Monday, September 12, 2011

Too much time spent on 9/11?



I have been reading on other blog sites some articles, remarks, and comments that too much time has been spend on thinking, reading, writing, and listening about 9/11 this weekend.  Too much time has been spent by our government, media, and organizations remembering and memorializing those that died on 9/11 they state.  I don't think there has been too much coverage of 9/11 this weekend in the media or in the week leading up to it.   Nearly 3,000 or more Americans died as a result of the terror attacks on our nation on 9/11/01.  I can't imagine a more fitting way to spend our time this weekend than remembering and dedicating our thoughts and prayers to those that died that day and the the families that lost loved ones that day.

I do take the attacks on 9/11/01 as an act of war on this country.  This was not simple airplane hijackings gone astray.  This was an attack, by Arabs (of Islamic religion), that was preplanned and premeditated with trying to kill as many Americans as possible and to hit our Twin Towers, Pentagon, White House and Capitol Building.  Thankfully, because of the quick thinking of Todd Beemer and others on his air flight, they kept the terrorists from their goal of hitting the White House or Capitol Building.  They are true heroes.  They sacrificed their lives to save the rest of us.  I don't think a weekend of remembering them and what they accomplished that day on our behalf is "spending too much time on 9/11."  They are just as much heroes as those who have fought in the American Revolution, the War of 1812, the Civil War, WWI, WWII, the Korean War, the Viet Nam War, the Iraq War (twice) & the Afghanistan War.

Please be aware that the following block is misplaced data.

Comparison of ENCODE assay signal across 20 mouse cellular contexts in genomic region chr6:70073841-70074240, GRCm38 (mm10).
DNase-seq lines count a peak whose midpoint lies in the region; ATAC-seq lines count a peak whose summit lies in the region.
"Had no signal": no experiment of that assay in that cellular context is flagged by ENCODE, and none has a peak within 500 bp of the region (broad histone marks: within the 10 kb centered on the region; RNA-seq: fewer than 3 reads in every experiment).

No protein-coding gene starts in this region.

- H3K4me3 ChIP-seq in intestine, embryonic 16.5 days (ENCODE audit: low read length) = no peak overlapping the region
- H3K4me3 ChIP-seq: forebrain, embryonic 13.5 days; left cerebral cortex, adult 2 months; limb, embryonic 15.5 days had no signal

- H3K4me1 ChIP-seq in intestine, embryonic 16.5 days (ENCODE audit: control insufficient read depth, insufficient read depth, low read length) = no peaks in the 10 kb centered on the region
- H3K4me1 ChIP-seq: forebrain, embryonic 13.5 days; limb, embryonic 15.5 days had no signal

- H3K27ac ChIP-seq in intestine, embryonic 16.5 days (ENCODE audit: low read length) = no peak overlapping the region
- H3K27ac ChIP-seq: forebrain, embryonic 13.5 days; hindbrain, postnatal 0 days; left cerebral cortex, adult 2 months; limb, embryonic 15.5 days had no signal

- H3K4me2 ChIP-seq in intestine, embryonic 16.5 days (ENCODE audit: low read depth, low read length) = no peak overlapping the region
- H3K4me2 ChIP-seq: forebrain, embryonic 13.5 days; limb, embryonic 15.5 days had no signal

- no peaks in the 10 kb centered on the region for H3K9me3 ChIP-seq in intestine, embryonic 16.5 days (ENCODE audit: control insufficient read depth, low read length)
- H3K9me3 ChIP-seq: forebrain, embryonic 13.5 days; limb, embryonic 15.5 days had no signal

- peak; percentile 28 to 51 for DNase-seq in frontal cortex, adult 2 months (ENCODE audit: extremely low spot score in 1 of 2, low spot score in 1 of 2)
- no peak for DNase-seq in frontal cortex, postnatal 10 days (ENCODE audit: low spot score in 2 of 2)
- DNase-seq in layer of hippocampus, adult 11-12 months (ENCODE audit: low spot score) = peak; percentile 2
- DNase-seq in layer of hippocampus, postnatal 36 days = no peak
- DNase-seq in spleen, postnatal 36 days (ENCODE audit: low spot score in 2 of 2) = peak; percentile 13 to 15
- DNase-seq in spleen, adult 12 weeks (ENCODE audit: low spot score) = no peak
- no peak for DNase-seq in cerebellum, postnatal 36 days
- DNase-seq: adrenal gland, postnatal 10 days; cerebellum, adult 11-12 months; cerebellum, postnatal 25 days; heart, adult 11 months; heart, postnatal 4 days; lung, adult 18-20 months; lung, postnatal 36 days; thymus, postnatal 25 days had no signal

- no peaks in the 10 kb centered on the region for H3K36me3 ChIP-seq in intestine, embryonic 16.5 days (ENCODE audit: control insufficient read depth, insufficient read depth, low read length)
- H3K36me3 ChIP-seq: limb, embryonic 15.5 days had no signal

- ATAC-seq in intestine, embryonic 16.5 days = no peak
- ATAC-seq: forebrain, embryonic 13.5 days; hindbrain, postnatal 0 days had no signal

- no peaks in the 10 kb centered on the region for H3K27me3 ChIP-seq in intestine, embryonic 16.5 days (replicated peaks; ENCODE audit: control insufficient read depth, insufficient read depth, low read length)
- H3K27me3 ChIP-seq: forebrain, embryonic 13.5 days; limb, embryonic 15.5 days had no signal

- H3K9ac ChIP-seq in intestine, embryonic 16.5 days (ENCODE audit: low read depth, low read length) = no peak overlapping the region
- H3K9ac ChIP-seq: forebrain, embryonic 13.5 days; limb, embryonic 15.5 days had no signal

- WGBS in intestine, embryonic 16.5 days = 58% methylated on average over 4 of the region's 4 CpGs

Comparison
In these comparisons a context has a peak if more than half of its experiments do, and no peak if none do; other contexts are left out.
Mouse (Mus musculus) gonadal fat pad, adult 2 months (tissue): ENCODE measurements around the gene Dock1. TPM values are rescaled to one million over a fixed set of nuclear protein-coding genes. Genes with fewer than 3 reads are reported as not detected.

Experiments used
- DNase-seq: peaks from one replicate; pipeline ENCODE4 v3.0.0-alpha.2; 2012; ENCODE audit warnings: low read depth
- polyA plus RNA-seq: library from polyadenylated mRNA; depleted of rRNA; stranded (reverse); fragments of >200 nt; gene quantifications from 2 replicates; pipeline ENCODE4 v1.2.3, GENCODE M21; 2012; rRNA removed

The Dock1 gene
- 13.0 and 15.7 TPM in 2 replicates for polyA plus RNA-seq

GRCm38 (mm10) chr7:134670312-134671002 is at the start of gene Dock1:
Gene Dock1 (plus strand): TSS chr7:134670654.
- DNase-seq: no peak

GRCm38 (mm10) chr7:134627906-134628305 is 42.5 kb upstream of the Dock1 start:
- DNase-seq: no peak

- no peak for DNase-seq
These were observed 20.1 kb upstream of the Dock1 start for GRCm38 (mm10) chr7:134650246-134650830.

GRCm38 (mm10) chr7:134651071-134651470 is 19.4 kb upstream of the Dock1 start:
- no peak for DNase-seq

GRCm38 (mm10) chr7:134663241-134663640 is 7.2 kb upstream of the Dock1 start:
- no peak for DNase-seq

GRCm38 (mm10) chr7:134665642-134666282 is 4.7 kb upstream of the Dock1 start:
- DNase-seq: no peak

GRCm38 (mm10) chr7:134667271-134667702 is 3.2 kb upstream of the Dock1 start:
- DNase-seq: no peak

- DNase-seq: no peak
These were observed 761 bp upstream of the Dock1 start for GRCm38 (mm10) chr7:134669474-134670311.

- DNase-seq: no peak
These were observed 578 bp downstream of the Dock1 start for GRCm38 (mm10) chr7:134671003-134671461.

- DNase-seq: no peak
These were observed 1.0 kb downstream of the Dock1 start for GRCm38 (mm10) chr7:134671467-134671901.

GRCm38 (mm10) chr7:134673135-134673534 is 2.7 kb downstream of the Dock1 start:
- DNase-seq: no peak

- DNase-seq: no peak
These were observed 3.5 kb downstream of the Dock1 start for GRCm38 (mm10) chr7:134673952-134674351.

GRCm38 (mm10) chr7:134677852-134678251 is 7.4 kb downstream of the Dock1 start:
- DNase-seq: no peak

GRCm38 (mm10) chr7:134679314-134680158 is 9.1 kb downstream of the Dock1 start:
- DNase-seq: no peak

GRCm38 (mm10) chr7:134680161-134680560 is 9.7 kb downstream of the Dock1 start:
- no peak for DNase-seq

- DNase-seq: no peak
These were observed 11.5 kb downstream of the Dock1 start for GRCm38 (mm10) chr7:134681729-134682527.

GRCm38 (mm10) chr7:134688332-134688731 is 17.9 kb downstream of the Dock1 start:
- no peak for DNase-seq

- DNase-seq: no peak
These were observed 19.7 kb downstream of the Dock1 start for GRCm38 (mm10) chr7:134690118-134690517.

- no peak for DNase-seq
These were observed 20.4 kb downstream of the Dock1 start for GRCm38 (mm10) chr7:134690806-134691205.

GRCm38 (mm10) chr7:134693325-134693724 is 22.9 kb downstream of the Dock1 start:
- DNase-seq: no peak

To not spend time this weekend remembering all who had died on 9/11, is the same as not remembering those who died at Pearl Harbor.  We have a memorial to those who died at Pearl Harbor in Hawaii and they are remembered every year on December 7.  I can't see how 9/11 is any different.

Yes, we have many pressing problems today in America.  Unemployment, a tanking economy, government bickering,  old and rotting infrastructure, education problems; the list can go on and on.  But, not to remember those that sacrificed their lives in an attack on our nation is intolerable to me.  To remember the best about our country is what is important now, also.  And those that died on 9/11 are the best.  Not to remember them and their families would be a travesty of justice.  No matter how many problems this country has, we have to remember and celebrate all that is good with this country also.  And that is its people.   Its people who all joined together to help one another that day and the weeks following the attack.  Without regard to color, race, creed, economic class, legal or illegal immigrant, we came together and helped one another.  We are not doing that today.  Ten years later, we are as divided as this nation has ever been since the Civil War.  The public discourse is full of rancor, jealousy, lies, and ego.  Today, we only care about ourselves and only look out for ourselves, to the detriment of other Americans.

If we don't start coming together as Americans like we did on 9/11, this nation will destroy itself from within.  United we stand; divided we fall.  The solution is so simple, yet we are making things so complicated and difficult.  Surely, we have more in common than we do different.

We will always remember, and honor those who died and their families on 9/11, because it is the right and decent thing to do.